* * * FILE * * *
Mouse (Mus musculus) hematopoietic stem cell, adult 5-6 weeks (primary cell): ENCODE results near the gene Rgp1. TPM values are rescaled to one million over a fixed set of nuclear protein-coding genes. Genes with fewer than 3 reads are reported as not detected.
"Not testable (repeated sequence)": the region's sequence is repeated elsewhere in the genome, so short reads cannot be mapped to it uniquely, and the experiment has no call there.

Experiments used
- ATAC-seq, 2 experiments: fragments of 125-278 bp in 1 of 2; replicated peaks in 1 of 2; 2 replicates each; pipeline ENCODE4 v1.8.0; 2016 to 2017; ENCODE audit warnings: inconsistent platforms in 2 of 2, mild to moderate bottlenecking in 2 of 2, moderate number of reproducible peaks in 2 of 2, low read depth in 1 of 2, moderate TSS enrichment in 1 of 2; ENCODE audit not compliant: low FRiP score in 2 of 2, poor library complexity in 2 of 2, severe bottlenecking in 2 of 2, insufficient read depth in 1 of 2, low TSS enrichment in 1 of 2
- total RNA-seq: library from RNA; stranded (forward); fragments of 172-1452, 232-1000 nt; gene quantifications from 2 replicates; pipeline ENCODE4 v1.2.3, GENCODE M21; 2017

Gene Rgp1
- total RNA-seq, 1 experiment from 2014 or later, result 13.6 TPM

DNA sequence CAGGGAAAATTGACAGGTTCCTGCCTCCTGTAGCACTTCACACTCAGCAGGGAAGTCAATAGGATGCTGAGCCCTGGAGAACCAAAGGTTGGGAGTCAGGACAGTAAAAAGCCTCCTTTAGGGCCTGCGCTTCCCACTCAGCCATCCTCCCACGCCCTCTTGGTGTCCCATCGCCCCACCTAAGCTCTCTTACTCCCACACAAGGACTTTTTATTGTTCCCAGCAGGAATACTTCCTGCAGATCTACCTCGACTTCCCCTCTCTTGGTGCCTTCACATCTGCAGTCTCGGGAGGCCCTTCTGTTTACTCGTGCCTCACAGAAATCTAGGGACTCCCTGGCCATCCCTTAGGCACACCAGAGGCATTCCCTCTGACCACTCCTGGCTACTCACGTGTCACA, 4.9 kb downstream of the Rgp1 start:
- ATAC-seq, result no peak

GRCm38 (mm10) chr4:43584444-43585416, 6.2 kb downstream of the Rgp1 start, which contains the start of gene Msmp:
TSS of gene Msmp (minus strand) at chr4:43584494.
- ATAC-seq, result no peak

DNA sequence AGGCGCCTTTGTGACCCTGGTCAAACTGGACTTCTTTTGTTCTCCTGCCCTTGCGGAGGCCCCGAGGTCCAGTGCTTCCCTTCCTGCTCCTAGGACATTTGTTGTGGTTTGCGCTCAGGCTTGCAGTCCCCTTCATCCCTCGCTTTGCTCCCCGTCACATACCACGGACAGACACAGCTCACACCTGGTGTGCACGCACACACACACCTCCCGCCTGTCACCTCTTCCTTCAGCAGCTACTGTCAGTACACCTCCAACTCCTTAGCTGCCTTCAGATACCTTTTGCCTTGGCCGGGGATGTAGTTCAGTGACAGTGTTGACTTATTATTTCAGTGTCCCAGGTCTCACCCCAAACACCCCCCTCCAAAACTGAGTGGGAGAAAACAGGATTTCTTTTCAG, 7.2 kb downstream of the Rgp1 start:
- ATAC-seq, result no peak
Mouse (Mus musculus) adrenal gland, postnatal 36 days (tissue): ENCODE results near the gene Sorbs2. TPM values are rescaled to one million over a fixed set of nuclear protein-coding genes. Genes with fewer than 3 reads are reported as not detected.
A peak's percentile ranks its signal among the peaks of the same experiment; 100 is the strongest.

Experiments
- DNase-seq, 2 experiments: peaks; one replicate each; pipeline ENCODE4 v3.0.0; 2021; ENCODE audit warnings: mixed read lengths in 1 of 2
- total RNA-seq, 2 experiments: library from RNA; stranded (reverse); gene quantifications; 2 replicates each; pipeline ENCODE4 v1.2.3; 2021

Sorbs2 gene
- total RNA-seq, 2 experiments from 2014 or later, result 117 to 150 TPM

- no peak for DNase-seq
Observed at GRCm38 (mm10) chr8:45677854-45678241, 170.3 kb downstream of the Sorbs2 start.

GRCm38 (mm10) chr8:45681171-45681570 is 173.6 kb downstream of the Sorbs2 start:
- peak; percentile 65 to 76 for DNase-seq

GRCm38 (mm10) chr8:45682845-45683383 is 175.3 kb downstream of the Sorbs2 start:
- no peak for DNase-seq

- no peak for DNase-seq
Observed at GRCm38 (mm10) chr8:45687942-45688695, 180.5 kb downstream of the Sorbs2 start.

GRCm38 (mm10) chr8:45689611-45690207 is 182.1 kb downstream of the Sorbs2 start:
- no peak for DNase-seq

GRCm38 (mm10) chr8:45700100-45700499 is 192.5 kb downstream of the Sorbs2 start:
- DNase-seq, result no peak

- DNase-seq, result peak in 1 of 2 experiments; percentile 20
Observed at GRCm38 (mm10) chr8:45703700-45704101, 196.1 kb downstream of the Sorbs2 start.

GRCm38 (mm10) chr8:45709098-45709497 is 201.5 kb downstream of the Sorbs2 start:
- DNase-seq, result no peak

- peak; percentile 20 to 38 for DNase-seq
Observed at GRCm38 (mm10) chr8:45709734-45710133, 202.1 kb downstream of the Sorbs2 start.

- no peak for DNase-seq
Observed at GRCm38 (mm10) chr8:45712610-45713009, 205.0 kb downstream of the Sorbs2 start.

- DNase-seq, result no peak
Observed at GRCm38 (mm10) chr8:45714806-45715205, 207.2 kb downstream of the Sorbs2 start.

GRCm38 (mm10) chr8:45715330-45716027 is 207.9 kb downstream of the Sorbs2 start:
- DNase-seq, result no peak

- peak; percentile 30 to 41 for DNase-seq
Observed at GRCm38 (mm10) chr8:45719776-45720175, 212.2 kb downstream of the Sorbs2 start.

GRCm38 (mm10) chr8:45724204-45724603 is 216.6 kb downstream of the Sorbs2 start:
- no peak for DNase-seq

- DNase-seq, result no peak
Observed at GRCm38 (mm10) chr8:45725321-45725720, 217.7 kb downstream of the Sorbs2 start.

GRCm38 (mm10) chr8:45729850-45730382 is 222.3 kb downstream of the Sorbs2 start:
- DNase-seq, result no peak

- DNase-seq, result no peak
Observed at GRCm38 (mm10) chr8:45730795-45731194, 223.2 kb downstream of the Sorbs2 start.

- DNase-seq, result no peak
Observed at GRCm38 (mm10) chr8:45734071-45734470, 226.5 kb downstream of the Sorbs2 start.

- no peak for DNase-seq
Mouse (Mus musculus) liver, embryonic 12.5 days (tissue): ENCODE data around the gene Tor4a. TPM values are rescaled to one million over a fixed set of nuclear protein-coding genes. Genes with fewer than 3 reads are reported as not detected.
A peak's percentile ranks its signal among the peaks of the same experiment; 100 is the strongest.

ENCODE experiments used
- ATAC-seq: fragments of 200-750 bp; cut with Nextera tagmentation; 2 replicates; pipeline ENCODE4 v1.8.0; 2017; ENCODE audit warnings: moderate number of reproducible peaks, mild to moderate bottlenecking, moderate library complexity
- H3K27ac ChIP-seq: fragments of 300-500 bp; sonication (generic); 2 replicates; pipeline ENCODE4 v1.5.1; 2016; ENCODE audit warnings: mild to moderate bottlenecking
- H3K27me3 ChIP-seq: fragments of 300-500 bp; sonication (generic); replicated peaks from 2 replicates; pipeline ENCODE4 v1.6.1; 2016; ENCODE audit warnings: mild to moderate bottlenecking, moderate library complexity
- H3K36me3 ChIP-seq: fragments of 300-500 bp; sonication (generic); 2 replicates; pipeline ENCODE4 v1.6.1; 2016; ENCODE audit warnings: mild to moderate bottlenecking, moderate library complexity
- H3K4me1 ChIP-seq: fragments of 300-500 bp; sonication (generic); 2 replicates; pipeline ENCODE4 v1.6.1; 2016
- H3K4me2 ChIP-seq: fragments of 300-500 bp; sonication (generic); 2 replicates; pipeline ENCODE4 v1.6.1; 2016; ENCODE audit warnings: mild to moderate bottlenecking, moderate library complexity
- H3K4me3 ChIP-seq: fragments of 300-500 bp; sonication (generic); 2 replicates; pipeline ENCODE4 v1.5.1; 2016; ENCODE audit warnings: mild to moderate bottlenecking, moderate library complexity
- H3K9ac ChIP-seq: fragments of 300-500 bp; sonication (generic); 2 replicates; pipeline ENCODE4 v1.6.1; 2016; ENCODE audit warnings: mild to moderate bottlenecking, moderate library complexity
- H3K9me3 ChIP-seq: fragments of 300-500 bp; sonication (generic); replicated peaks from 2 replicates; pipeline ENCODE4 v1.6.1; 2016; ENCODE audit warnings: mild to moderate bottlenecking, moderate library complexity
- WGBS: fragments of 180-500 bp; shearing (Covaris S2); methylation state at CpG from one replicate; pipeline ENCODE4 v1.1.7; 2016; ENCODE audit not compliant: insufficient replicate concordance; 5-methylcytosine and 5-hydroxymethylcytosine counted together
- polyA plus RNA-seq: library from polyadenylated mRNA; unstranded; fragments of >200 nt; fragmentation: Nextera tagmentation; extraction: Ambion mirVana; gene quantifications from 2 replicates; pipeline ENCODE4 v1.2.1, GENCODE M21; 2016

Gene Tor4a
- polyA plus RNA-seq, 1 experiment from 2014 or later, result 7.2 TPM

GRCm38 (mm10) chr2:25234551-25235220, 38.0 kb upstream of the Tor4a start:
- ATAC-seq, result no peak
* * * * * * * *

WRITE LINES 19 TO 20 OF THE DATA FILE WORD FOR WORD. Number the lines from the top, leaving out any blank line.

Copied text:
- total RNA-seq, 2 experiments: library from RNA; stranded (reverse); gene quantifications; 2 replicates each; pipeline ENCODE4 v1.2.3; 2021

Sorbs2 gene